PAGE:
As we gear up for Laity Sunday in worship this week, I want to step back and let my friend Dustin tell a story. I met Dustin at CITY Improv in 2001, and he is one of the funniest and wisest people I know. He works in a senior living and nursing facility at present, and shared this story on facebook, which I share with you with his permission:
When I started working at the home, there was a man that I took a liking to. He would sit quietly, and watch people. He’s so quiet, the first couple of weeks I thought he was mute. Until one day, I was trying to take some trash from him, and he said, “Do you want the trash I’m holding? I can throw it away, I don’t think you want to touch it.”
I jumped back like a toy had just came to life.
I said, “I didn’t know you could talk?”
He said, “I have for as long as I can remember. ”
He reminded me of my Grandpa. From then on, he had a wise/witty comment for everything. He was so content to be by himself, that he was forgotten after meals. Hours would go by, there he is, sitting at the table where he had breakfast. I made my coworkers aware that he needed to be brought down after meals, and ever since, he’s been down in the lobby with everyone else after meals.
The only other time he was brought down, was when his wife came to visit. His wife was a woman that everyone dreaded. Nothing was done right, when it came to the care of her husband. If his wife was there, it meant 30 extra minutes of work, that no one had time for. Of course, if it was done in the first place, but in her case, it wouldn’t matter. She liked to complain, but more importantly she liked to be heard.
On his 83rd birthday, she wanted us to throw a special party for her husband. We have almost 200 residents, we can’t throw a party for every birthday. She insisted, bought all the food, decorations, the only problem was, no one really knew who this guy was…including me. I was the one working that day, I was in charge of decorating his cake, and inviting his “friends. ” I pretty much said, “Sing Happy Birthday to the guy with the balloons on his chair, and get free cake.”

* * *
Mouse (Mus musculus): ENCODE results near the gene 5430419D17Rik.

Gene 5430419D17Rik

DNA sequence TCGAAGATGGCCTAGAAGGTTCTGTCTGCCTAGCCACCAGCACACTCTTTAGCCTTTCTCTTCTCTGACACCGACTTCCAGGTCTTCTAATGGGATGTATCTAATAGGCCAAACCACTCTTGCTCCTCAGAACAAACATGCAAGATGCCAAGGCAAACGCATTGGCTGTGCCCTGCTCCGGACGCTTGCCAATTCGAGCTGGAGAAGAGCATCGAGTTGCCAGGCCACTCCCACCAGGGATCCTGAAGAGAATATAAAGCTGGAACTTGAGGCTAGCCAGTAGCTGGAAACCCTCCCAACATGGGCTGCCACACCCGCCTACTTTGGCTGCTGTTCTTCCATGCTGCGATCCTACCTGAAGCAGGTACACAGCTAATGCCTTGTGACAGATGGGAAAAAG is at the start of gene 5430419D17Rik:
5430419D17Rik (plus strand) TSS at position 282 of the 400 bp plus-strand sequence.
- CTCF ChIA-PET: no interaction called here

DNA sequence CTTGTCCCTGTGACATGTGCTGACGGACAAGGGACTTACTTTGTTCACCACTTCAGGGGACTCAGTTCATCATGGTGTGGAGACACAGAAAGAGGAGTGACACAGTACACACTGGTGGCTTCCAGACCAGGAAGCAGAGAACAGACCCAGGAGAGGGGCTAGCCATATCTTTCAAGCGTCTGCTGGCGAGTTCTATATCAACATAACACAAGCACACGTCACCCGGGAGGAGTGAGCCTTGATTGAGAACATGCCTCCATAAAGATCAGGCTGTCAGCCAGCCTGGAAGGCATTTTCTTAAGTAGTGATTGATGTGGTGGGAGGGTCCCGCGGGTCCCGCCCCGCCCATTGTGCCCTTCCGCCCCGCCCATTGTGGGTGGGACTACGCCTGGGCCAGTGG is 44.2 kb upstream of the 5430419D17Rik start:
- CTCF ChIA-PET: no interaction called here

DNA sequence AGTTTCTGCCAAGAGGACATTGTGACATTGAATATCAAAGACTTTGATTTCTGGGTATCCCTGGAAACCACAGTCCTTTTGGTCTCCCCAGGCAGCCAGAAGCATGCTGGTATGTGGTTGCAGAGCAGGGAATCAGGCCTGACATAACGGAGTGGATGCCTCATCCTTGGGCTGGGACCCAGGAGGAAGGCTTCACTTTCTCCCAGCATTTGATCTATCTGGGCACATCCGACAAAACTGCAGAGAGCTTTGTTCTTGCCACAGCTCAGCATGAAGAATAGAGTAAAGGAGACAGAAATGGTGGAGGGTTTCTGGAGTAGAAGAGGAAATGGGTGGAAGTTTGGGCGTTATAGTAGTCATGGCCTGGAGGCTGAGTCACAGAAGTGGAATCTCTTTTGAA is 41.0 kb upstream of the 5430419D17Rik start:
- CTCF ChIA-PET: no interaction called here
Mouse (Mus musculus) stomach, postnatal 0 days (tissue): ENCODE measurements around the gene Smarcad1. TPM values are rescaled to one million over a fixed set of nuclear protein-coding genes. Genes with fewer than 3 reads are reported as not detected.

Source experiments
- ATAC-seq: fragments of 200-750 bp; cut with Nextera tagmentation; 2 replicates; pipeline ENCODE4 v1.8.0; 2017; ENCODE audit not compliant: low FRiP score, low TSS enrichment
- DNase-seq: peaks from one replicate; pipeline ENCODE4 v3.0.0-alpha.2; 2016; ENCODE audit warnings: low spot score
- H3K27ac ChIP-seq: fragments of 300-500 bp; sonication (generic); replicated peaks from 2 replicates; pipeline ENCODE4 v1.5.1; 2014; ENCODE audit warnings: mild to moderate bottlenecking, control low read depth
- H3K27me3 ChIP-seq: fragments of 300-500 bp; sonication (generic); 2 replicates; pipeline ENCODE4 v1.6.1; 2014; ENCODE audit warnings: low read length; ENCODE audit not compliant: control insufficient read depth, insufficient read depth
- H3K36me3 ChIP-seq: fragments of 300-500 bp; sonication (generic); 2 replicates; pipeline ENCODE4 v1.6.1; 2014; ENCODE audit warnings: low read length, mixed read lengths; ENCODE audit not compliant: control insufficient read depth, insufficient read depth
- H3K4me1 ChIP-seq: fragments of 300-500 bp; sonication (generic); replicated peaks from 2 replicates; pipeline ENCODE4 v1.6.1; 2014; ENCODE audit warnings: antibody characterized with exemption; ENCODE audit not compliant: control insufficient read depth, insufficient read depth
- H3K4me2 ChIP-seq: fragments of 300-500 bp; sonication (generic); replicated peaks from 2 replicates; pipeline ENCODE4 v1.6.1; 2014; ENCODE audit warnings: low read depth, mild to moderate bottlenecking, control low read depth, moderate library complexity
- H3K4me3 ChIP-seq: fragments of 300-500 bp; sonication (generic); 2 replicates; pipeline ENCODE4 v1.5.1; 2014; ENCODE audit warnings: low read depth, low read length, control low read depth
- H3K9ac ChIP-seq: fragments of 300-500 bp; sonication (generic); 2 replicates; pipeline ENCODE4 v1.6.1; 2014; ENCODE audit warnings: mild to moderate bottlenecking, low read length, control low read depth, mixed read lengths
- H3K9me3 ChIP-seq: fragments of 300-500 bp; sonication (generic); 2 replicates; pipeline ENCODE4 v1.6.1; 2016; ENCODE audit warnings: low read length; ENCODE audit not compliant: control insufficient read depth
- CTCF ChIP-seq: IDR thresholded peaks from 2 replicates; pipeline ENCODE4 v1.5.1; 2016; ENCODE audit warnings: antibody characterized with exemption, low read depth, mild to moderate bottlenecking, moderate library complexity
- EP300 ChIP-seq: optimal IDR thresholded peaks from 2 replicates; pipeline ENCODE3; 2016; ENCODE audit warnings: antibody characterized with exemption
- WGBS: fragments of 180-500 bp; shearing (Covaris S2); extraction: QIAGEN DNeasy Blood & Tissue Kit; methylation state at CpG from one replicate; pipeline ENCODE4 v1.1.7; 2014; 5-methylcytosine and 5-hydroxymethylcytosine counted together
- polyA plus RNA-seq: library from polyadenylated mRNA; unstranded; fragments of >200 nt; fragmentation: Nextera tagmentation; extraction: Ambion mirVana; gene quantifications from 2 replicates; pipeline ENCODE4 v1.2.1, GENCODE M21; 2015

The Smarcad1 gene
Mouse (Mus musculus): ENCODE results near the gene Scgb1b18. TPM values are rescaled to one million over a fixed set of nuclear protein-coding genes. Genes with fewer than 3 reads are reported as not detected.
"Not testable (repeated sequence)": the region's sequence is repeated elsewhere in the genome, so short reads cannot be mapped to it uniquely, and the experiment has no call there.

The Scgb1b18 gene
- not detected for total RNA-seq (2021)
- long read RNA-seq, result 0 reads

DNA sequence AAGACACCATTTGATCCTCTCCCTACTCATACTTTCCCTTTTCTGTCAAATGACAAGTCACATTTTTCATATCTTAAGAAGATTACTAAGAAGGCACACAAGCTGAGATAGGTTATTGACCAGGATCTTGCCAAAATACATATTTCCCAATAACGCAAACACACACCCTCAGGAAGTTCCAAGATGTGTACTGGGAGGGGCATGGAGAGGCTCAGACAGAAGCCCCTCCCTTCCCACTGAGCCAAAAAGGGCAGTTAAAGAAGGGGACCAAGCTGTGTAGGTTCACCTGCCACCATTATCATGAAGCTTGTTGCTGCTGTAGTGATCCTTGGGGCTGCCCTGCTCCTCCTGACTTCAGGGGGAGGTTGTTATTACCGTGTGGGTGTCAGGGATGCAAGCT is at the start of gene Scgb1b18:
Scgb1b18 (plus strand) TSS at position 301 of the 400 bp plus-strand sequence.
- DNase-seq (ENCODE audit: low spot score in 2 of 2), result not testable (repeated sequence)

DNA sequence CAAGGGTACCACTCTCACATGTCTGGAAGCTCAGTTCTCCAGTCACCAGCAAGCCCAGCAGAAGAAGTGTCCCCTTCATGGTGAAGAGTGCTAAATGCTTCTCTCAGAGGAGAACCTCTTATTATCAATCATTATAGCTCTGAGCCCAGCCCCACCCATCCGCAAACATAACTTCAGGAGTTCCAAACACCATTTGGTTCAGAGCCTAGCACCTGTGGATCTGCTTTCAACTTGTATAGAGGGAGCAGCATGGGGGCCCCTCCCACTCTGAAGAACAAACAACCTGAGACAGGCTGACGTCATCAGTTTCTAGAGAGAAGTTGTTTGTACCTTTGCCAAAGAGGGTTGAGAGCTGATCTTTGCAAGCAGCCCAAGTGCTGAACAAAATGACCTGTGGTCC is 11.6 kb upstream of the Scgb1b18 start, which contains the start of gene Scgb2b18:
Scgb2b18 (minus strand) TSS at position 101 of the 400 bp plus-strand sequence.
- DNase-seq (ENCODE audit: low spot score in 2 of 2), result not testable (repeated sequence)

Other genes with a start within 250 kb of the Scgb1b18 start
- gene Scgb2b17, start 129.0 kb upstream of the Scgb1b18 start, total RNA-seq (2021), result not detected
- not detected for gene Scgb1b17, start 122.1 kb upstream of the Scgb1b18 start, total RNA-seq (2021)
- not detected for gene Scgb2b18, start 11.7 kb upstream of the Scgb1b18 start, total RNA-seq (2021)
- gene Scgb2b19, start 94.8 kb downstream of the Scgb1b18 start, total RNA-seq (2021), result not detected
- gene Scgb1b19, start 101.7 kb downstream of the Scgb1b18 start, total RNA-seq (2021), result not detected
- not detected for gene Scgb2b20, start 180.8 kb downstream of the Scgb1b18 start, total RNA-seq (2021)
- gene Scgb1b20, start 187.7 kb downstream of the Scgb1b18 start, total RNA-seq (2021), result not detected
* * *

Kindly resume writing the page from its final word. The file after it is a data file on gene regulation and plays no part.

His wife thanked me, and told me how bad his dementia had gotten. She told me how she lived in assisted living, but she couldn’t take care of him anymore. She told me he was a former pastor, and he never prepared a single sermon. He’d speak from the heart, and he had the Bible memorized. She made this quiet, content man, sound like Superman.
It was clear she was trying to hold on, and that he had been her whole world. After talking to her, I saw changes in him. I noticed how much life, her presence added to his world. She was clearly in charge, but he loved it. Most importantly, his memory would improve. It’s like on all those days that he never said a word, he was saving it up, for when she came to visit. They talked for hours, they’d sneak kisses, they’d fall asleep leaning on each other. They were in their 80s, but they still acted like they were teens in their first month of dating.
I became very close to them. She, especially, treated me like family. He knows my face, knows he likes me, and is comfortable talking to me, without knowing my name, or remembering anything we’ve talked about in the past.
Sunday became our day. She’d order lunch, I’d pick it up. If there was food left over she’d give it to me. She told me their entire life story over the last 5 months. Every Sunday she’d tell me stories, and I’d have to try to get away, so I could get back to work. She’d come 4 to 5 times a week, it was the only thing she looked forward to.
The week after Christmas, I brought him down to meet his wife in the lobby. As she reached over to give him a hug and kiss, he asked, “Who is this?”
My heart sank, and her face reflected the pain she was feeling. She started to cry, and she said there was no reason for her to come anymore, if he didn’t recognize her. I told her I’d tell the doctor, and that he could just have an infection, and not to give up. I told her he needs her. I told her I’d keep an eye on him, and call her if he bounced back.
The next few days he was really sick. So I knew there was a chance that when he got better, he would start remembering.
A few days later, I called his wife, and told her someone was asking where she’s been. I handed the phone to him, he said, “Hello sweetheart, where have you been?”
I could tell her reaction by the smile, and shade of red that he turned as he started to laugh. Within an hour she was brought over and they were back to normal.
This past Sunday, I brought him down, and sat him next to where his wife sits for church. I noticed she didn’t show up, but thought nothing of it, the snow kept a lot of people away.
Yesterday, I learned that she passed on Saturday. My heart broke again for this guy, because she was his light. He’s been told of her passing, and has already forgotten several times.
If there is one reason I was lead to this place, I believe it was to meet this couple. They were truly in love, and personified “in sickness and health.”
Some of the CNAs might be breathing easy, knowing they don’t have to deal with her anymore, but I’m happy that I got to know Ruth, and proud to call her a friend. I will keep my promise to her, and make sure her husband gets the care he needs.
If that’s not ministry, I’m not sure what is. Ministry is for everyone. I look forward to seeing you Sunday.